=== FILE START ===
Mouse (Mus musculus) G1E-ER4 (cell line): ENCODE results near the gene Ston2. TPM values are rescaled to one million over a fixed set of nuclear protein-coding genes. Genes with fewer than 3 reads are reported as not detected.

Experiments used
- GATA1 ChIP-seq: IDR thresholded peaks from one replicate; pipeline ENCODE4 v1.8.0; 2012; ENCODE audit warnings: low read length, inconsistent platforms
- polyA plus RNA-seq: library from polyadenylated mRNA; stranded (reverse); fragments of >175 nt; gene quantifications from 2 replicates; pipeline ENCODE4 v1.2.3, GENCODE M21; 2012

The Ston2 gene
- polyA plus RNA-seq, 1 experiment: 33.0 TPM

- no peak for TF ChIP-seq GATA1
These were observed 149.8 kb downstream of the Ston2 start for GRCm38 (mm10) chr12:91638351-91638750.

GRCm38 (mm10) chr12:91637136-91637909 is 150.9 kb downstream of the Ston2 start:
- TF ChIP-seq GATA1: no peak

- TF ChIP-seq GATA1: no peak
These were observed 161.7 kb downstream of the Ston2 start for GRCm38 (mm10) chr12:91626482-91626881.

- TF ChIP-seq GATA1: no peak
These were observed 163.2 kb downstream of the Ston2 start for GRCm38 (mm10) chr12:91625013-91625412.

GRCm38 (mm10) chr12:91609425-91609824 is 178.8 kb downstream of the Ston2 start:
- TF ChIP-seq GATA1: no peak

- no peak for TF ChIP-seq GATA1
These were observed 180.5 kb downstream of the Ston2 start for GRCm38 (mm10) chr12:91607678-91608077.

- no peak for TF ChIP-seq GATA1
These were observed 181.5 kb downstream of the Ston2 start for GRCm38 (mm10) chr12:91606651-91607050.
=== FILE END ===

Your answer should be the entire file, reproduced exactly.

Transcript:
Mouse (Mus musculus) G1E-ER4 (cell line): ENCODE results near the gene Ston2. TPM values are rescaled to one million over a fixed set of nuclear protein-coding genes. Genes with fewer than 3 reads are reported as not detected.

Experiments used
- GATA1 ChIP-seq: IDR thresholded peaks from one replicate; pipeline ENCODE4 v1.8.0; 2012; ENCODE audit warnings: low read length, inconsistent platforms
- polyA plus RNA-seq: library from polyadenylated mRNA; stranded (reverse); fragments of >175 nt; gene quantifications from 2 replicates; pipeline ENCODE4 v1.2.3, GENCODE M21; 2012

The Ston2 gene
- polyA plus RNA-seq, 1 experiment: 33.0 TPM

- no peak for TF ChIP-seq GATA1
These were observed 149.8 kb downstream of the Ston2 start for GRCm38 (mm10) chr12:91638351-91638750.

GRCm38 (mm10) chr12:91637136-91637909 is 150.9 kb downstream of the Ston2 start:
- TF ChIP-seq GATA1: no peak

- TF ChIP-seq GATA1: no peak
These were observed 161.7 kb downstream of the Ston2 start for GRCm38 (mm10) chr12:91626482-91626881.

- TF ChIP-seq GATA1: no peak
These were observed 163.2 kb downstream of the Ston2 start for GRCm38 (mm10) chr12:91625013-91625412.

GRCm38 (mm10) chr12:91609425-91609824 is 178.8 kb downstream of the Ston2 start:
- TF ChIP-seq GATA1: no peak

- no peak for TF ChIP-seq GATA1
These were observed 180.5 kb downstream of the Ston2 start for GRCm38 (mm10) chr12:91607678-91608077.

- no peak for TF ChIP-seq GATA1
These were observed 181.5 kb downstream of the Ston2 start for GRCm38 (mm10) chr12:91606651-91607050.